"It was to Harlem that I came from the Harvard Law School. I came to Harlem to live, to work there as a lawyer, to take some part in the politics of the neighborhood, to be a layman in the Church there. It is now seven years later. In what I now relate about Harlem, I do not wish to indulge in horror stories, though that would be easy enough to do."
In this extraordinary and passionate book, William Stringfellow relates his deep concern with the ugly reality of being black and being poor.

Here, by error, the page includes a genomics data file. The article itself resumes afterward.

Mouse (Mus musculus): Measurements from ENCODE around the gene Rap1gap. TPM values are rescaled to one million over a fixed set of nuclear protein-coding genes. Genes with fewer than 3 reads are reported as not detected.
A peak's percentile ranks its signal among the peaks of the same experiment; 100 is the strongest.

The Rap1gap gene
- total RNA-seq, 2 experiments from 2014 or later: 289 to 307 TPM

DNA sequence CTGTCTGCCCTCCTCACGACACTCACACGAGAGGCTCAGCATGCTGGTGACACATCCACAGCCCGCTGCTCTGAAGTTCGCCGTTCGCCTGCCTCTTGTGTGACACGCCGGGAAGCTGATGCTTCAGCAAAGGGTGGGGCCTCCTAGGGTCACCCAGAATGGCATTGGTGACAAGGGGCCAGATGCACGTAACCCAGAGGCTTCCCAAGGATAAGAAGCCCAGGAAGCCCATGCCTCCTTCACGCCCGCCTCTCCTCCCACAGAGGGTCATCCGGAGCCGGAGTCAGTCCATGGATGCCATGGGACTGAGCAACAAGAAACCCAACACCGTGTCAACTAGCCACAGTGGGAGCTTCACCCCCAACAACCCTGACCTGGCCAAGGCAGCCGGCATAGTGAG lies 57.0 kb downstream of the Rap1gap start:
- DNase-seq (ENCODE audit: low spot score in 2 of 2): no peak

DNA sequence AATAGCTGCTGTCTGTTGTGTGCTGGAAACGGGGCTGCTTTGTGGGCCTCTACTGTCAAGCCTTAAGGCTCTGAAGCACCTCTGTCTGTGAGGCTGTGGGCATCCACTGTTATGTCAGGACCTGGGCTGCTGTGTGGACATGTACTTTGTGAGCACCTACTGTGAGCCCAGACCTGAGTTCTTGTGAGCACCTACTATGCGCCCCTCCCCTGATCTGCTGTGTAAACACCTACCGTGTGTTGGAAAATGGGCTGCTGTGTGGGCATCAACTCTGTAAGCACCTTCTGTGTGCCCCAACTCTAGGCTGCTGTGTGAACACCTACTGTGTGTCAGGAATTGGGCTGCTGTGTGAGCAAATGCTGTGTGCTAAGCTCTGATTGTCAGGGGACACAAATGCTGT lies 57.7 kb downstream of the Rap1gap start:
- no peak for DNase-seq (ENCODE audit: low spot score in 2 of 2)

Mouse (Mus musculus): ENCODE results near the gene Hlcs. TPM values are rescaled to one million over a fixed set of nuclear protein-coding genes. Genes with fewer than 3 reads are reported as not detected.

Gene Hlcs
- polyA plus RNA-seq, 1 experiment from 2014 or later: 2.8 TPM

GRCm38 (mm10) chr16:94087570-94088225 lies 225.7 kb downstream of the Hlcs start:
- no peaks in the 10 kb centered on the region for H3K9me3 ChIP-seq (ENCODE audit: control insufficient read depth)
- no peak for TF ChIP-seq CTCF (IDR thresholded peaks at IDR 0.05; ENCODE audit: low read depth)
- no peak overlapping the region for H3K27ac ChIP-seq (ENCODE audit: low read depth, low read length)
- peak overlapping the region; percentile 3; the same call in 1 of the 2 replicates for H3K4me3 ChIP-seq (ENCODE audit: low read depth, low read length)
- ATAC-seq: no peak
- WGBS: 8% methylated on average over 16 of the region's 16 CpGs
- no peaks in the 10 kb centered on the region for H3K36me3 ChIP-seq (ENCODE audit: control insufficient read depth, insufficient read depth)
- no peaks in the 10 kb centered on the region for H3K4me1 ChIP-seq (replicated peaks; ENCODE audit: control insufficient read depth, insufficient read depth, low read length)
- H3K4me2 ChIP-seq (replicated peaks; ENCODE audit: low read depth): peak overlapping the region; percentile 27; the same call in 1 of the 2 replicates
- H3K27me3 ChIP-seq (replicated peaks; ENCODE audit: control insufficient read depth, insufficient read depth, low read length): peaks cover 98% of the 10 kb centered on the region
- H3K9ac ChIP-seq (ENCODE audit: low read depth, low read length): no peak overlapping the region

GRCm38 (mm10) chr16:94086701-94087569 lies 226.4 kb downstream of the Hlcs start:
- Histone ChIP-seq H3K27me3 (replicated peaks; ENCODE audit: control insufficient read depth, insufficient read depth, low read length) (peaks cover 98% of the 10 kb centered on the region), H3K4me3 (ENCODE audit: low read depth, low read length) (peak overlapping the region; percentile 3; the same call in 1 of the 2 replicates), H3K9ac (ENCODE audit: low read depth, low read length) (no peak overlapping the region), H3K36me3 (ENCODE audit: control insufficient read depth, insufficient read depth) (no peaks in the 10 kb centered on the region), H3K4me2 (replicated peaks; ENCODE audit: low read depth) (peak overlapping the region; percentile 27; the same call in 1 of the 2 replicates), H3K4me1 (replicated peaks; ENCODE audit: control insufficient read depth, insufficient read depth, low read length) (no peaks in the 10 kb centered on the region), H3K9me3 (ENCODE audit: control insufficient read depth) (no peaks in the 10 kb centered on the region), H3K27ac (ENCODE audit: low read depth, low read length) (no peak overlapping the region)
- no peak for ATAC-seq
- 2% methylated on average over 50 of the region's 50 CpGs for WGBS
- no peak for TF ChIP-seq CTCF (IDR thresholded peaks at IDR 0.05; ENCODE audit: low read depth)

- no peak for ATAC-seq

As a white Anglo-Saxon, Mr. Stringfellow does not try to speak for African Americans and Puerto Ricans in the Harlem ghetto, but, as a lawyer, he graphically underlines the failure of the American legal system to provide equal justice for the poor. And, as a Christian who lived for seven years on what the New York Times called the worst block in New York City, he challenges the reluctance of the churches "to be involved in the racial crisis beyond the point of pontification."